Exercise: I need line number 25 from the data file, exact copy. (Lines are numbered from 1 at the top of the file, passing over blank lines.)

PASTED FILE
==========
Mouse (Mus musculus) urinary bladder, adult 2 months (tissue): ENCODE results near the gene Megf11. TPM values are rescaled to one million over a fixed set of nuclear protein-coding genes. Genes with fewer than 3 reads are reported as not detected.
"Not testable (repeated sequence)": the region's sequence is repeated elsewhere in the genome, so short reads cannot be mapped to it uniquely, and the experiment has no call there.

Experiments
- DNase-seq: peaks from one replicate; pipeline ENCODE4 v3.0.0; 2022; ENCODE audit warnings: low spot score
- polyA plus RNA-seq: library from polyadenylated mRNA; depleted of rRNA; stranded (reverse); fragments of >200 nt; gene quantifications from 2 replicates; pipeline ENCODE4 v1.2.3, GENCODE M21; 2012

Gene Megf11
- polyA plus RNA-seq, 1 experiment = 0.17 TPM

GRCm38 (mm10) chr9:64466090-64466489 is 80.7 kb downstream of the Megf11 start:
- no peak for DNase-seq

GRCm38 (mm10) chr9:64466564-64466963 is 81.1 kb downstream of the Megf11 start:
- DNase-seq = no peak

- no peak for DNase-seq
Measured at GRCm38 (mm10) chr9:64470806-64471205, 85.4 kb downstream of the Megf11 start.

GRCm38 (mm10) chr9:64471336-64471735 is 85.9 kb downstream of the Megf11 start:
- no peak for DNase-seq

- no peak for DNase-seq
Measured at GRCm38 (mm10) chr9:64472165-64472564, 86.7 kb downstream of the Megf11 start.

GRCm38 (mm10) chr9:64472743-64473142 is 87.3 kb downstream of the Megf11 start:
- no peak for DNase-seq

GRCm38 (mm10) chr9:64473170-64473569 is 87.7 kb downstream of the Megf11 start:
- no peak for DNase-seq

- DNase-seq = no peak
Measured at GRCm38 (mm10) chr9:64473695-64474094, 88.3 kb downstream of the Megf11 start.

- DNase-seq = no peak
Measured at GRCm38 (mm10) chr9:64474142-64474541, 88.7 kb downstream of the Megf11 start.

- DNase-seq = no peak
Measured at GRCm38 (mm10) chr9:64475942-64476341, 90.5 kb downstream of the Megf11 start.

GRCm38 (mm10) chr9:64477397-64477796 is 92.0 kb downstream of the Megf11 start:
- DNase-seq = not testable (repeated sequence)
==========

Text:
Measured at GRCm38 (mm10) chr9:64474142-64474541, 88.7 kb downstream of the Megf11 start.